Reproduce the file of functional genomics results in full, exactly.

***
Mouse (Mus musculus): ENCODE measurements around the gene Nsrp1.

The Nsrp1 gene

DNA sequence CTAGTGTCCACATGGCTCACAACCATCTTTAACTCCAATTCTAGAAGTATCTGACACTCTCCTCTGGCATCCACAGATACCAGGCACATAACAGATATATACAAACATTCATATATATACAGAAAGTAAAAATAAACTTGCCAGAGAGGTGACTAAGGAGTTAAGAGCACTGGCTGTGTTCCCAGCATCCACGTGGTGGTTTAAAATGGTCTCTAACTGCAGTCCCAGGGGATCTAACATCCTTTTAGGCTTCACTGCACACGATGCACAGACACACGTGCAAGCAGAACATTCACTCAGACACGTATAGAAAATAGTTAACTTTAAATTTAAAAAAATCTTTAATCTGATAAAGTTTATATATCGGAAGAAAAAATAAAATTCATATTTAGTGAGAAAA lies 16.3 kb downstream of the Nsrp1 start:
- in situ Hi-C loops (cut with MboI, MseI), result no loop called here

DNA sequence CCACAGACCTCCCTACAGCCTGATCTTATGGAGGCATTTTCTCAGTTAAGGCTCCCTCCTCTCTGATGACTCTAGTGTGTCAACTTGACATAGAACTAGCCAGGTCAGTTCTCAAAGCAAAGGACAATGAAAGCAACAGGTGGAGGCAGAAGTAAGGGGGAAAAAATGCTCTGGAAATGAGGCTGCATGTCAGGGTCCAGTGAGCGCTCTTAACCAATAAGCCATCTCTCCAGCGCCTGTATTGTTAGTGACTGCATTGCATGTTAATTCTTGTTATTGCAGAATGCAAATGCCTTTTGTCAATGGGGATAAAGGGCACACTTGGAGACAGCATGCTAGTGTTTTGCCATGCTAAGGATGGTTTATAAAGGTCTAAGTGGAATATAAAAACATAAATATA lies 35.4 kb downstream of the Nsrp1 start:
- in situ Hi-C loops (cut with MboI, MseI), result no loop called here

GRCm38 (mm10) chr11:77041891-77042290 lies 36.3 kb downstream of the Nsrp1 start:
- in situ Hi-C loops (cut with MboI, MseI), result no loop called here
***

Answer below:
Mouse (Mus musculus): ENCODE measurements around the gene Nsrp1.

The Nsrp1 gene

DNA sequence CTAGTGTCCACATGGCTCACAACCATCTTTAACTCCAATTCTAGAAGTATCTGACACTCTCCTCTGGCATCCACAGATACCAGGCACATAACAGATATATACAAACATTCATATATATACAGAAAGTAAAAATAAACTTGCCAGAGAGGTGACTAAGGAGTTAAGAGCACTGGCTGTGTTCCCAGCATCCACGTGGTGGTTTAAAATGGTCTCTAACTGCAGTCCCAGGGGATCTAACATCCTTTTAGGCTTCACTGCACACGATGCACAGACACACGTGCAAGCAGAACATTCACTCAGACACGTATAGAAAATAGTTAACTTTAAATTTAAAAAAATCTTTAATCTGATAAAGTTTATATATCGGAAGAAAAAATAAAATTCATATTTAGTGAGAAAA lies 16.3 kb downstream of the Nsrp1 start:
- in situ Hi-C loops (cut with MboI, MseI), result no loop called here

DNA sequence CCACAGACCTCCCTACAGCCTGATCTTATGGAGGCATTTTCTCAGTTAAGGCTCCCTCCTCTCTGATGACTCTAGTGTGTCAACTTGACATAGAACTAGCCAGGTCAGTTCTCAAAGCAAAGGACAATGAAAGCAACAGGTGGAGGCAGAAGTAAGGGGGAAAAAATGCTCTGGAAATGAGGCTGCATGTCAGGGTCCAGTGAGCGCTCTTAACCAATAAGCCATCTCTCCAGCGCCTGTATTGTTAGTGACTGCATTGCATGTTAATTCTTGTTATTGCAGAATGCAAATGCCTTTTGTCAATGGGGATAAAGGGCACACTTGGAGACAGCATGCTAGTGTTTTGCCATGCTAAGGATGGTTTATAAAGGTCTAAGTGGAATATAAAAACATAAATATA lies 35.4 kb downstream of the Nsrp1 start:
- in situ Hi-C loops (cut with MboI, MseI), result no loop called here

GRCm38 (mm10) chr11:77041891-77042290 lies 36.3 kb downstream of the Nsrp1 start:
- in situ Hi-C loops (cut with MboI, MseI), result no loop called here